Happy Feet Two

SHARE

“Happy Feet Two” is such a messy, giddy collage of undisciplined storytelling and half-developed subplots that I’m amazed I enjoyed it as much as I did. Like its predecessor, also directed and co-written by George Miller (“Babe: Pig in the City,” the “Mad Max” series), the sequel gets by largely on goofy energy and good-naturedness, not quote-unquote “strong writing” or “clear ideas.”

As we recall from re-reading our review of the first movie, the emperor penguins of Antarctica used to express themselves primarily through song, and frowned upon dancing, until one of them, a kid named Mumble (voice of Elijah Wood), taught them the power of dance, or something. The sequel commences with Mumble now happily married to Gloria (Alecia Moore, aka Pink), and the whole tribe cheerfully singin’ and dancin’ all the live-long day. Now, wouldn’t you know it, because it’s a sequel and history must repeat itself, Mumble and Gloria’s shy little hatchling, Erik (Ava Acres), doesn’t dance. He feels like an outcast because of it. It’s a classic reverse “Billy Elliot” scenario.

Meanwhile, in the part of Antarctica where the penguins have Latino accents, our feisty friend Ramon (Robin Williams, using an exaggerated accent) is trying to woo a sexy new female, Carmen (Sofia Vergara, using her regular speaking voice). Also, an exotic new penguin named Sven (Hank Azaria) has arrived. He has a Scandinavian accent and can fly! A penguin who can fly! He looks suspiciously like a puffin, not a penguin, but maybe that’s a spoiler? Anyway, Ramon is jealous of the attention received by the glad-handing, Harold Hill-like Sven.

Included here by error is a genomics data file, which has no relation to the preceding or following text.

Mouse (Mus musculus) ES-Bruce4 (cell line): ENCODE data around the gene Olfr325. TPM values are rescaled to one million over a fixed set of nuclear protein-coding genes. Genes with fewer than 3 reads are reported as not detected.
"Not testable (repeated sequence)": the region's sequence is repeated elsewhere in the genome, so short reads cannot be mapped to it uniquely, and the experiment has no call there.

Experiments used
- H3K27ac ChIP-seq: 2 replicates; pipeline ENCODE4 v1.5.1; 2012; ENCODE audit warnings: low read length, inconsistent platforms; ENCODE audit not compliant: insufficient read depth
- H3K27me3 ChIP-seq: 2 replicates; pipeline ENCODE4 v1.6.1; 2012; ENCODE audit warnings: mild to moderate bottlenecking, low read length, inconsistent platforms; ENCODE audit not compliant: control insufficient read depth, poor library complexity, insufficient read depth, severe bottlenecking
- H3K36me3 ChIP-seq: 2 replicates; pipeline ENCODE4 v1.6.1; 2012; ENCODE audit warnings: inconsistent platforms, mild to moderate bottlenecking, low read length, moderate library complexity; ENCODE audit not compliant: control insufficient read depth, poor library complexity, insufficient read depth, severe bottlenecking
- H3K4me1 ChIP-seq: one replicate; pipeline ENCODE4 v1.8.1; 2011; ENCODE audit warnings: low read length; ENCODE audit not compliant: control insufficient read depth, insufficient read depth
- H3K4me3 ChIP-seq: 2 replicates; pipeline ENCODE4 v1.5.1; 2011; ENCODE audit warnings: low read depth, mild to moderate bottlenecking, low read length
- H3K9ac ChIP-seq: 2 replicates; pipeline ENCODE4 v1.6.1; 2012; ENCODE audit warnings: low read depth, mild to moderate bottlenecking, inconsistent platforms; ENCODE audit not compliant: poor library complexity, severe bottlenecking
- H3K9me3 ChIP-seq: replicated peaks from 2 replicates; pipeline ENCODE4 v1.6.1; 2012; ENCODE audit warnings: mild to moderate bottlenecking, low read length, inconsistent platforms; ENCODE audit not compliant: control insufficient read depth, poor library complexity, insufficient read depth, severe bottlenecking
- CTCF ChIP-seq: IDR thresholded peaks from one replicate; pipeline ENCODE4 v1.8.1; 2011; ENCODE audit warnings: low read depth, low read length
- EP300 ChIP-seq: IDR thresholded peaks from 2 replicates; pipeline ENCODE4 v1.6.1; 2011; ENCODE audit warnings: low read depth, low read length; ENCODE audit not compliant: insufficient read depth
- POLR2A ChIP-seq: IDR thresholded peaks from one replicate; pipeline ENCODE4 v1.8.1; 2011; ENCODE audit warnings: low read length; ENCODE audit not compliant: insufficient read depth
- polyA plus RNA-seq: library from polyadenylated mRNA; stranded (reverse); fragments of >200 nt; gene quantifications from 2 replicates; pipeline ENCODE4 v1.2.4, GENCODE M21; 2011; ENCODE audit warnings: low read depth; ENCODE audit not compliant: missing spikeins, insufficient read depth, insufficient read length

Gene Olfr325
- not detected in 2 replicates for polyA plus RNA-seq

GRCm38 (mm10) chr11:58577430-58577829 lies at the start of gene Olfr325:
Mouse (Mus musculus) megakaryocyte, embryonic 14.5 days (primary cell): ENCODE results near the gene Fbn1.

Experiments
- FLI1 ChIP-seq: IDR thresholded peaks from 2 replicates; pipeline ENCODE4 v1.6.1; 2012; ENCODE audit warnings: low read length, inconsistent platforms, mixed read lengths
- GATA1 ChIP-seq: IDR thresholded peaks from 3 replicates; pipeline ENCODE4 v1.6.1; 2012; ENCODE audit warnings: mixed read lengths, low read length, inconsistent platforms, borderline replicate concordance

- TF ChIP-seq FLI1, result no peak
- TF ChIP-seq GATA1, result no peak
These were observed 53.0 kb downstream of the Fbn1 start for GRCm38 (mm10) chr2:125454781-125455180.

Meanwhile, in the ocean are two tiny krill named Will (Brad Pitt) and Bill (Matt Damon). Will wants to leave the massive krill swarm and move up the food chain — really live a little, you know? He and Bill flit in and out of the rest of the film, occasionally intersecting with whatever the main plot happens to be at the moment, and sometimes seeming like they’re in their own movie altogether.

Meanwhile — there is a lot of meanwhile in this movie — a shifting ice formation has trapped all the emperor penguins in a giant valley, preventing them from accessing the sea and thus food. (Climate change is apparently the cause, though that point isn’t underscored.) It’s up to the handful of their kind who weren’t home when it happened to help them get out and find a new site for their colony.

Whew! That’s a lot for one movie. (I didn’t even mention the flashbacks to Sven’s encounter with humans, or the intimidating elephant seal that harasses Mumble.) The trapped penguins are the real story; everything else is included for funsies, and to give the characters from the last movie something to do. It is clear that “Happy Feet Two” is not one of those sequels that are rushed into production because someone had a really, really good idea for a story.

That being said, it’s consistently amusing, sometimes deliriously fun, with slick and vibrant animation. It has upbeat messages about helping one another and the value of every individual. The musical numbers, primarily existing pop songs but some written for the film, are made even catchier than before by the addition of choreography. One of the original songs is, I kid you not, an operatic aria — characteristic of the film’s likably weird, try-everything-and-see-what-sticks mentality. It won’t be the best cartoon of the year; thanks to “Rango,” it won’t even be the most eccentric. But it’ll do, penguin. It’ll do.

B- (1 hr., 40 min.; PG, some rude humor and perilous situations.)

SHARE